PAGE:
What was the novel approach by Wang and and Kosinski [7]. First, they used modern computer vision algorithms to test their face-recognition hypothesis (deep neural networks, DNN). Second, they recorded a total of 130,741 images of 36,630 of men and 170,360 images of 38,593 women (aged 18 to 40 years); their sexual orientation (gay or hetero) was determined by what kind of partners they were looking for on a US-dating website (same or opposite sex). Third, they extracted, from this enormous data set, features from 35,326 facial images and entered them into a logistic regression with the goal of classifying sexual orientation. In addition, they analyzed the accuracy of human judges with respect to erotic attraction in men and women towards other people.
The results of this study are remarkable: First, Wang and Kosinski [7] discovered that gay faces (men and women) are, on average, gender-atypical. Specifically, gay men were found to be characterized by longer noses, narrower jaws and larger foreheads than heterosexual men; the opposite results were found for lesbian women. In addition, gay men had lighter skin, less facial hair and displayed a gender-atypical (more feminine) expression/adornment and grooming style. Using a single image of a given person, the Wang and Kosinski method managed to correctly distinguish between homo- and heterosexual men 81 % of the time, and 71 % of the time for women. This was far better than assessments by humans, who yielded accuracies of 61 % for men and only 54 % for women (the 50 %-value represents pure chance); the authors confirmed these results by generating an independent data-set. Using five facial images per individual, the DNN-based accuracy increased to 91 % (men) and 83 % (women), respectively [7].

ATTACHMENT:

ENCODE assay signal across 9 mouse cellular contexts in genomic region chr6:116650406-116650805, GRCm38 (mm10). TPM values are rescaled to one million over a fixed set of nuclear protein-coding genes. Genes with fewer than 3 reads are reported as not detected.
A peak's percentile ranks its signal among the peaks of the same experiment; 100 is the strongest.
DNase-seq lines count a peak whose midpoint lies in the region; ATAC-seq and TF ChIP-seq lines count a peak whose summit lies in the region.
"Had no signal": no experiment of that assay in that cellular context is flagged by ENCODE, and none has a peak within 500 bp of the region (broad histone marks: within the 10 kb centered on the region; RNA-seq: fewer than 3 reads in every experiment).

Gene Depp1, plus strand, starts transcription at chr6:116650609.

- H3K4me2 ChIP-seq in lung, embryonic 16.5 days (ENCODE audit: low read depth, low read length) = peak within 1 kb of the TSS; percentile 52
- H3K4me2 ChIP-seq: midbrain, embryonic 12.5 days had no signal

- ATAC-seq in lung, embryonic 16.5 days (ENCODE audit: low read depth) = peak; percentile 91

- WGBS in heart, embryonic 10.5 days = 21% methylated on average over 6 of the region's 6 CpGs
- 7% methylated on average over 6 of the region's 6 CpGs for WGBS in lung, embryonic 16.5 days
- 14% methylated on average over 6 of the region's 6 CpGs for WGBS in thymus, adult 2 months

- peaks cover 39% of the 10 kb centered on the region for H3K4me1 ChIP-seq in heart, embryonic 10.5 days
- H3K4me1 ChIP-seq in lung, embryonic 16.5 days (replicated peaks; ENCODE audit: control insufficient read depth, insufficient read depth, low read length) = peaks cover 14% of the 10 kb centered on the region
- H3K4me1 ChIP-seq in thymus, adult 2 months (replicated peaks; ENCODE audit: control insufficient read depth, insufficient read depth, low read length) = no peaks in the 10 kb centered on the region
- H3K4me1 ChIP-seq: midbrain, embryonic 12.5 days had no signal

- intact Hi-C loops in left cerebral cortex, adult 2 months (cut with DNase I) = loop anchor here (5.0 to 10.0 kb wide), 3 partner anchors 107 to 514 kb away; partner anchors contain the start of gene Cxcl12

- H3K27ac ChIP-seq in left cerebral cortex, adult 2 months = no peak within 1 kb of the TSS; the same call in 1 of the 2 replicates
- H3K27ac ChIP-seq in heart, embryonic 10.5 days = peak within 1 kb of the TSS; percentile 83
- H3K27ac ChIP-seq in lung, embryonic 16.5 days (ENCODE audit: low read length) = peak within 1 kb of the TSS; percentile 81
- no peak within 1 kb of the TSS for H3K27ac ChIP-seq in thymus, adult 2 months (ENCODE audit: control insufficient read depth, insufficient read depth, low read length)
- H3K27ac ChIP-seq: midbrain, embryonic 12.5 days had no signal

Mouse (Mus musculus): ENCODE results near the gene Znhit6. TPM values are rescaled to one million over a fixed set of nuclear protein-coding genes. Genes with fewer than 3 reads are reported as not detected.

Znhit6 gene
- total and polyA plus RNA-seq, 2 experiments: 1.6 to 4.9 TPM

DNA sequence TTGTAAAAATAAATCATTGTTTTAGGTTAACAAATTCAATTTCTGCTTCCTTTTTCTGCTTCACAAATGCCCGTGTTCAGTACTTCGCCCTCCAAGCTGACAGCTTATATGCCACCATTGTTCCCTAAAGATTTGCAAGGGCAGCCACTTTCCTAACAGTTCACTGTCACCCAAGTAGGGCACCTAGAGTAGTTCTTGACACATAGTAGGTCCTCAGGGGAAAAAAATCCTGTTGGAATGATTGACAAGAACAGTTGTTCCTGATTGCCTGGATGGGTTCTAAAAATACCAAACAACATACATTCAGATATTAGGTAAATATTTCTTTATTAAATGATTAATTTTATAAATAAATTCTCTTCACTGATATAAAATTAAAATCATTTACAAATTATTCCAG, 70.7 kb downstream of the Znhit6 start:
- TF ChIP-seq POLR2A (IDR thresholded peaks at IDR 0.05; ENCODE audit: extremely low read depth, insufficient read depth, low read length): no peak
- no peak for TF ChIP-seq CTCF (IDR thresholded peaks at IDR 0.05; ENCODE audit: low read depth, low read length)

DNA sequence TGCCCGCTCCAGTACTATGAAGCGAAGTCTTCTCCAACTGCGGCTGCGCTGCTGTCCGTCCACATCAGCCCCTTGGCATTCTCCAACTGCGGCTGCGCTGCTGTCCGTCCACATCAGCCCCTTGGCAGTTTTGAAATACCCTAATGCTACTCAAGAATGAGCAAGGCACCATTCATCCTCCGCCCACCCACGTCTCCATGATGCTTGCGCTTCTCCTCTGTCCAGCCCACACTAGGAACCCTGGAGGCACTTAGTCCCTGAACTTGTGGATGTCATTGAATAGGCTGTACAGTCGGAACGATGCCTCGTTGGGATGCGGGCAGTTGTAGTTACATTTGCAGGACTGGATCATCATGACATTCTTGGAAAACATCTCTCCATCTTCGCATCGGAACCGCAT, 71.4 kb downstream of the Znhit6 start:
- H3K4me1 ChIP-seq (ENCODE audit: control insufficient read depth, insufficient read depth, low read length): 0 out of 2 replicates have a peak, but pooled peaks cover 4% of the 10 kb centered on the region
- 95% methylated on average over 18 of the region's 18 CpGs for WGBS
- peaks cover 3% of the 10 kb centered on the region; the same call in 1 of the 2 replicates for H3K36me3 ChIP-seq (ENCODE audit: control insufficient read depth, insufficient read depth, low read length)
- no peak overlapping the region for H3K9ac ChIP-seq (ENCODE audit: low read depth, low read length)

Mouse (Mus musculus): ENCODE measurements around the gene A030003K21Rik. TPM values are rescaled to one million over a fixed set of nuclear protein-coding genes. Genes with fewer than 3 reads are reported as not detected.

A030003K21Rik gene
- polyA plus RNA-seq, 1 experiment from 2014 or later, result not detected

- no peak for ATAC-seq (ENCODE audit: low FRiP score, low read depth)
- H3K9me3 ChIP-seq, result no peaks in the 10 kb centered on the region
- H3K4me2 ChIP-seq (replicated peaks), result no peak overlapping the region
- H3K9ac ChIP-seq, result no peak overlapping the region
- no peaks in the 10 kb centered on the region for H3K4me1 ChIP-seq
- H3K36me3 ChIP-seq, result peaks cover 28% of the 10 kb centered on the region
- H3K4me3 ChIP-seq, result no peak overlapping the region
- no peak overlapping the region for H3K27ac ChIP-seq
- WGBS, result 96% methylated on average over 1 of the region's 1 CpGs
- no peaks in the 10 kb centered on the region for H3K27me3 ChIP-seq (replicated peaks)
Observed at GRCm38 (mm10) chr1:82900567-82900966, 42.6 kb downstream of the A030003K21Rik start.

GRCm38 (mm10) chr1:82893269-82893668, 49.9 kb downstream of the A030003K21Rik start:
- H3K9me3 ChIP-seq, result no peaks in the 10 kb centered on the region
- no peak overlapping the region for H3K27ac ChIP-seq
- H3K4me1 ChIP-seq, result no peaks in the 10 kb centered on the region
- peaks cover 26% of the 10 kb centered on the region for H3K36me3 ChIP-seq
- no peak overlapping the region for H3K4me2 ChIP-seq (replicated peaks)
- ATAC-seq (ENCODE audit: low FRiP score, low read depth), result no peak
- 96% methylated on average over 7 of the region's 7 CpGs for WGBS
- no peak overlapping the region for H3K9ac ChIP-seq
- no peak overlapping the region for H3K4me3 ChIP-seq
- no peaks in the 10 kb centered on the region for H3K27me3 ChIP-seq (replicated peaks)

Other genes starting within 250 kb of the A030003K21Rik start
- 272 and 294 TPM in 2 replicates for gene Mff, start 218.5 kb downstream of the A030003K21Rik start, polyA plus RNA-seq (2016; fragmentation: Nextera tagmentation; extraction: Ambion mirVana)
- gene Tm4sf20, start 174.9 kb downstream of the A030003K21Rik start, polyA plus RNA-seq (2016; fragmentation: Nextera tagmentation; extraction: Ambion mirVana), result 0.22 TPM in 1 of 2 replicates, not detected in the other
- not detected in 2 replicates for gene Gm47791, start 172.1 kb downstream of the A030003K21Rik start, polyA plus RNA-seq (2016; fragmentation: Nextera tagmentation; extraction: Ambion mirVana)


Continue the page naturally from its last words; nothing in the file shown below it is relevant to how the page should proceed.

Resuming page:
How can these results be interpreted? The well-supported “prenatal hormone-theory” of sexual orientation predicts a correlation between the general appearance of the face and erotic attraction (homo vs. hetero). According to this concept, same-gender orientation results from an under-exposure of male (or over-exposure of female) fetuses to male steroidal hormones (androgens, such as testosterone). Since these hormones are, at least in part, responsible for the development of sexual dimorphism (male vs. female body shape/facial features in heterosexuals) they could be expected to cause a gender-atypical facial morphology in gays and lesbians [12-14].